This collaborative project focuses on increasing teachers’ knowledge and skills for effectively educating English learners (ELs). Supported by a $2.5 million grant from the U.S. Department of Education Office of English Language Acquisition, TEAMS will support 80 Oregon teachers in completing a series of OSU Ecampus classes to earn their English for Speakers of Other Languages (ESOL) endorsement or their Dual Language Specialization. Participating teachers will also learn more about family and community engagement by partnering with local community organizations to co-design and co-lead education-focused community events. A rigorous evaluation, using quasi-experimental methods, will provide information about the impact of the program on participating teachers and on K-12 student outcomes. This project is conducted in partnership with Education Northwest and five Oregon districts (Beaverton, Bend-La Pine, Corvallis, Greater Albany, and Springfield). Contact: Karen Thompson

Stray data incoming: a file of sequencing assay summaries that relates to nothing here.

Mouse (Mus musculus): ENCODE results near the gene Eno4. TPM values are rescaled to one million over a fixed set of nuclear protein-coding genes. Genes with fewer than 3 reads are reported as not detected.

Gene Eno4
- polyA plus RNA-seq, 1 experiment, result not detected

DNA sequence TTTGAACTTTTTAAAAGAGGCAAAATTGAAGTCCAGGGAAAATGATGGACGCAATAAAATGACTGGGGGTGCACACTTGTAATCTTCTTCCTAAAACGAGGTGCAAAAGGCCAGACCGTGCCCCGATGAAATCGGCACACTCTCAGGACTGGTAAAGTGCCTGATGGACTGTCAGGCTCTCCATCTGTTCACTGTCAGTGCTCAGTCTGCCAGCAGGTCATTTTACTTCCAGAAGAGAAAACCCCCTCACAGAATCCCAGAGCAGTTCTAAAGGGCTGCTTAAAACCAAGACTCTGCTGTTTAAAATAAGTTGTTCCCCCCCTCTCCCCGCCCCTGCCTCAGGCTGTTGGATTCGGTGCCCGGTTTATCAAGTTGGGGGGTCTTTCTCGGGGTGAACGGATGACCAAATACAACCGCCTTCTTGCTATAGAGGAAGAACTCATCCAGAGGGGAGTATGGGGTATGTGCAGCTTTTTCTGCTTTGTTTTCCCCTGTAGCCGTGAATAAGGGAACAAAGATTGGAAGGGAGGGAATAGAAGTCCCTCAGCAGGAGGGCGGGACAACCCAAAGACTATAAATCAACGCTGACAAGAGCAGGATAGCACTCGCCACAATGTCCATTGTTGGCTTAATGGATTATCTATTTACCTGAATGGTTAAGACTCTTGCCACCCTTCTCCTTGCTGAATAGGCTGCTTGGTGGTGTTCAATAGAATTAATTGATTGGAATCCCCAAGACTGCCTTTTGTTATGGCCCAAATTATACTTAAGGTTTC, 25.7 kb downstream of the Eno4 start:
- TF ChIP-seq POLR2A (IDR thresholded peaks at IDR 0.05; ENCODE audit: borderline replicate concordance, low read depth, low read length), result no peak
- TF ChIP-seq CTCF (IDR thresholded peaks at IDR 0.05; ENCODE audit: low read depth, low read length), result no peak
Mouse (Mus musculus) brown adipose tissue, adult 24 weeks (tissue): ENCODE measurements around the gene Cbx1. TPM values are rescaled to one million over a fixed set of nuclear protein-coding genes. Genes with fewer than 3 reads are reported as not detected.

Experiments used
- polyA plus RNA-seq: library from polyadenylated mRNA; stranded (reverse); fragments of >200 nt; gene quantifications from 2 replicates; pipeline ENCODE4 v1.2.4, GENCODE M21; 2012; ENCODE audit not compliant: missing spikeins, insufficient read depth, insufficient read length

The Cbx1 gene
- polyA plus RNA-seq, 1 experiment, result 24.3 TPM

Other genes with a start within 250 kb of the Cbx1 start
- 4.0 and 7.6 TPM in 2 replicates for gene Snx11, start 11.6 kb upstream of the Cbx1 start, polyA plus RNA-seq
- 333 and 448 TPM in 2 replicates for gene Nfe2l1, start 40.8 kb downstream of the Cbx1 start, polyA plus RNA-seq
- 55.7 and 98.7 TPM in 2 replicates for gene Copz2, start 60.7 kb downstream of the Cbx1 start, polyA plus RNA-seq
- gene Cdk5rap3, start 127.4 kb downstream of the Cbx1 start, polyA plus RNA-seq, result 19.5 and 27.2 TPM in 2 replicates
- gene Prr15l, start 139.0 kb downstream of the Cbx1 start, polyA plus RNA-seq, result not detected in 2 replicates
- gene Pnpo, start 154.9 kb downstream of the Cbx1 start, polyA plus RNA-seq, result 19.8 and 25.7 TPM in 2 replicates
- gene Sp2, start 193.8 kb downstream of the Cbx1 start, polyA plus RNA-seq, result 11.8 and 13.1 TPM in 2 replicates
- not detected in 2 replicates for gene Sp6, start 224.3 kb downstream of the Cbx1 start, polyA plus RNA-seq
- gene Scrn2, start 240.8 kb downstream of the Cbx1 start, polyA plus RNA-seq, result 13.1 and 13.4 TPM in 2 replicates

The Oregon Department of Education/Oregon State University English Learner Partnership 

This researcher-practitioner partnership focuses on analyzing data about English learners (ELs) in Oregon in ways that improve policy and practice in the state. Supported by funding from the Institute of Education Sciences (IES) and the Spencer Foundation, the partnership has investigated a variety of policy and practice questions, such as the time necessary for ELs in the state to attain English proficiency, the effect of exiting EL services on later outcomes, and whether EL students with disabilities are disproportionately represented in special education. Research from the partnership has been featured in variety of settings, including a briefing on Capitol Hill for U.S. Senate staffers, a presentation to the National Academies of Sciences, Engineering, and Medicine, and in peer-reviewed journals, including the Centennial Issue of the American Educational Research Journal. Findings have directly impacted state policies and practices and influenced the national dialogue about both EL policy and research-practitioner partnerships. Contact: Karen Thompson